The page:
Aside from the direct problem at hand, another factor is the lack of communication between Charlottesville City Schools and students. In a recent survey, 53.8% of students said they were not aware that grades from the 2019-2020 school year will not be recorded. How would they know? There have been no announcements or emails sent to students that explain these drastic changes. The lack of input from students and parents leads to a decision that many are unhappy with and many are still unaware of. 

A sophomore at C.H.S. said in response to learning this was the case, “That sucks – I put a lot of effort into getting all A’s and maintaining them throughout the year, and I think it is ridiculous for them to have done that, especially since COVID meant that our grades did not change and could only improve during the asynchronous virtual learning that we did. I don’t think that people’s grades should just be thrown out like that.” Another similar response from sophomore Ari M. was, “I don’t think it’s fair to throw away our grades from the whole year because the last few months were virtual. They should’ve just nullified our grades from March 10th onward.”

When asked about the choice to rework the whole year’s grades instead of just the months that students were online, Dr. Irizary said “We tried to look at the most equitable thing to do for all students and try to figure out what’s the best way to alleviate the stress and anxiety of going into that third quarter […] It was based on what was best for students’ mental health and what was best for students at every grade level going forward […] We were trying to make sure that C.H.S. students were not penalized because of the school’s shutdown.”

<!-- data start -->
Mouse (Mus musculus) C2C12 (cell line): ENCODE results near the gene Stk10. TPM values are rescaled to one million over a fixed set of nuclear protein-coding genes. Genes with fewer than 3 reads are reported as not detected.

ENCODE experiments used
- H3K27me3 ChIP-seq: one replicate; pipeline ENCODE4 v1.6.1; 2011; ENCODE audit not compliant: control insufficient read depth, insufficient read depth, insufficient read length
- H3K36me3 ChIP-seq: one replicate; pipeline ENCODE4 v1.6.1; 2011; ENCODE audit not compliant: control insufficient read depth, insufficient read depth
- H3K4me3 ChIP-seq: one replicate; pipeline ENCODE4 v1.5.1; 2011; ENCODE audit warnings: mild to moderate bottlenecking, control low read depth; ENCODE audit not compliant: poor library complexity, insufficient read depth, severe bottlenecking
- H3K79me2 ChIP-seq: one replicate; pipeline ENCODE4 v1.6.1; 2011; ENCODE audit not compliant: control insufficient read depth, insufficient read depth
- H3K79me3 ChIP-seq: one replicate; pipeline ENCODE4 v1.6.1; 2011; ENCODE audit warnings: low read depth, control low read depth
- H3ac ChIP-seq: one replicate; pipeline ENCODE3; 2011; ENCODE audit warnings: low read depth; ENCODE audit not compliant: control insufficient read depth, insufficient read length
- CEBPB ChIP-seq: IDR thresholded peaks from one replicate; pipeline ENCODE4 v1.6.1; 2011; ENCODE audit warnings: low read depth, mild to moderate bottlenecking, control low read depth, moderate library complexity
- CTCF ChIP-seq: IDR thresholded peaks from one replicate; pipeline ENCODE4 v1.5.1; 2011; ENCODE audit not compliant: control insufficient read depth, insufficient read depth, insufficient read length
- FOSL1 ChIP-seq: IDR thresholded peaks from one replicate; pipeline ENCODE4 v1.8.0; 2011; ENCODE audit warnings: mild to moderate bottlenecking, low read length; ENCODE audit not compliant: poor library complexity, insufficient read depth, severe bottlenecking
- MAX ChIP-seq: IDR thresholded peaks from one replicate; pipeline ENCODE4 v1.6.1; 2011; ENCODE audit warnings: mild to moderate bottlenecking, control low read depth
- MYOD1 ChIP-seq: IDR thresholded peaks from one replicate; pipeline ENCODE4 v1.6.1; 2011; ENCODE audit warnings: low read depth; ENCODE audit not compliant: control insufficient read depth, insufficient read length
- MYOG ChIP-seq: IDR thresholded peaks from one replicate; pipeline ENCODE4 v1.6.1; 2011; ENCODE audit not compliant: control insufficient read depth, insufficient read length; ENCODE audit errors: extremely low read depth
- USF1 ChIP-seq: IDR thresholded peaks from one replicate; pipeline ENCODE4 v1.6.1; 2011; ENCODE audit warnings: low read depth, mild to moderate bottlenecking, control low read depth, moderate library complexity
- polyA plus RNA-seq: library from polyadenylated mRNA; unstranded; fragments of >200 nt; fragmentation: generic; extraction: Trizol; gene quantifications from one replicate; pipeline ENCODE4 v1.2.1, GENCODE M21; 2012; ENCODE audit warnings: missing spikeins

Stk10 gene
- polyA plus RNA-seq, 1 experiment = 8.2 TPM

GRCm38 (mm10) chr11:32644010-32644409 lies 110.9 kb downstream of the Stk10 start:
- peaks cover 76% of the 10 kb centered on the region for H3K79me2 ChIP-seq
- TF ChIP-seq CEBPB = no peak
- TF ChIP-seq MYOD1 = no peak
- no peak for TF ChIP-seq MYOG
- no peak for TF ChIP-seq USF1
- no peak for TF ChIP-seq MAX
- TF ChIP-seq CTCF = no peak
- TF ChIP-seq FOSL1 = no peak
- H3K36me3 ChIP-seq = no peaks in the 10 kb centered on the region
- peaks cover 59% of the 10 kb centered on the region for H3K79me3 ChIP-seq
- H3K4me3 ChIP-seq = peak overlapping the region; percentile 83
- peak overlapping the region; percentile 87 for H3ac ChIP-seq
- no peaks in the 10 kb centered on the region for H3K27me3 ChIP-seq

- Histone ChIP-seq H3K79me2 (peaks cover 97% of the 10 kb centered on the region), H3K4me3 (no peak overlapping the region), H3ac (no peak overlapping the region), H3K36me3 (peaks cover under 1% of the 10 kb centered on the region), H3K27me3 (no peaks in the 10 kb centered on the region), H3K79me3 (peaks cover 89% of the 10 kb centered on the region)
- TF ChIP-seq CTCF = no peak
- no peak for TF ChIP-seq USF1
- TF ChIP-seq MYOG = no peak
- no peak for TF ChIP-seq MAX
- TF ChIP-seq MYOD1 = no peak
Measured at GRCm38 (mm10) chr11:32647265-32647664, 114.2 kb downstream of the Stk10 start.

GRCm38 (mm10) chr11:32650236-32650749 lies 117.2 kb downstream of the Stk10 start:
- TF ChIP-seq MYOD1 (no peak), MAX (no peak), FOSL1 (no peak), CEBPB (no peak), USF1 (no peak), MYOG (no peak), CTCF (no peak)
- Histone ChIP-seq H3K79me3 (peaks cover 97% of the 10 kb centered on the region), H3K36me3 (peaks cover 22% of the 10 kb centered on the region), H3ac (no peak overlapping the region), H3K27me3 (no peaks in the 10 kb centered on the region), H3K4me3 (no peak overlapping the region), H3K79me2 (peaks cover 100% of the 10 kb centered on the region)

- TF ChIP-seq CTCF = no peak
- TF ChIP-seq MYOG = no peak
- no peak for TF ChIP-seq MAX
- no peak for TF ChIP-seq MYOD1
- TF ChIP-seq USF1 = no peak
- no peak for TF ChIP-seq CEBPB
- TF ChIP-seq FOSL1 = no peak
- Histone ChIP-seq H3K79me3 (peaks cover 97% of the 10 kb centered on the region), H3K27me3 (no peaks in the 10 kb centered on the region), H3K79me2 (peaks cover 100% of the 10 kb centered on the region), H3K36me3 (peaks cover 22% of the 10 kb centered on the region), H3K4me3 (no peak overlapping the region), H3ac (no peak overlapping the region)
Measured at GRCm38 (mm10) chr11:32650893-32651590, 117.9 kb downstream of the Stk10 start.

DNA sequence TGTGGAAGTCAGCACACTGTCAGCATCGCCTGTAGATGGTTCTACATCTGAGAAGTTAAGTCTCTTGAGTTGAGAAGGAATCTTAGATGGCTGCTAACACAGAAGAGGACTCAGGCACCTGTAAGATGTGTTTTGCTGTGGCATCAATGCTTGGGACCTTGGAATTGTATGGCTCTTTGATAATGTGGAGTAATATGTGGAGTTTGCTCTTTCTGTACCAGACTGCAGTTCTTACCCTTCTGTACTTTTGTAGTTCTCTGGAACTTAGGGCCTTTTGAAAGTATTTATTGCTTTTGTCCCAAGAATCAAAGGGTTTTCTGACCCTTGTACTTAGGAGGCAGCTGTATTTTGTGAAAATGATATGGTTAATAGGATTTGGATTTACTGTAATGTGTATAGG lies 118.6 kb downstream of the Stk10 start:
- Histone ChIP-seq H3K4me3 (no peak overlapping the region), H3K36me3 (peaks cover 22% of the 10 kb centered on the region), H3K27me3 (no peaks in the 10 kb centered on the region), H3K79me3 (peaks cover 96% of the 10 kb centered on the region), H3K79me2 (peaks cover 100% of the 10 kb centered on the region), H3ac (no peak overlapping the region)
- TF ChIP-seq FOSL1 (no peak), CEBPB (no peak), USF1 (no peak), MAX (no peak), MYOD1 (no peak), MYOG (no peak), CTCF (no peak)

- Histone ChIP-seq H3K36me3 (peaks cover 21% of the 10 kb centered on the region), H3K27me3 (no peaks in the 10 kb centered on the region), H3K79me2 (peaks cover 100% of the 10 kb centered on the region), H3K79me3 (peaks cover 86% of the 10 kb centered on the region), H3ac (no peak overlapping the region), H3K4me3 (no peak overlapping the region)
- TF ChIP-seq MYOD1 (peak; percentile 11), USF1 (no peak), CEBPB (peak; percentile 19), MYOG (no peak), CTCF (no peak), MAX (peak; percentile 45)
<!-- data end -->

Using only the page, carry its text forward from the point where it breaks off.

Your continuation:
This takes us back to an earlier point about equity. Although this decision may not have been beneficial to students in the top percentiles of academic success, that group happens to be predominantly in a economically privileged category. Many students begin to make up work in the later quarters to ensure they finish with a grade they are happy with, so with the year cut short many did not have the opportunity to do this. Some did not have the resources available to try and improve their grades virtually, whether that was a lack of internet connection, teacher guidance, or technological device. This helps to understand why this decision was made to represent those who did not have equal opportunities in the face of online learning. 

It seems like there were many options for how to deal with our transcripts, and many think the School Board could have come up with a fairer option by letting students voice their opinions on the matter. One student suggested: “I wish we had the option to opt in/out of reporting the grades from last year.” Another suggestion was: “I would have had them recorded as normal — college admissions and anyone else who looks at them will know that was the year that COVID hit, and will adjust accordingly.” These times have been particularly hard on schools, and it’s extremely difficult to make these decisions in the face of so much uncertainty, but if there’s one thing we’ve learned, it’s that everything is subject to change. Remember Black Knights, even though this decision may not have helped you, it helped a lot of students and has no negative impact on you.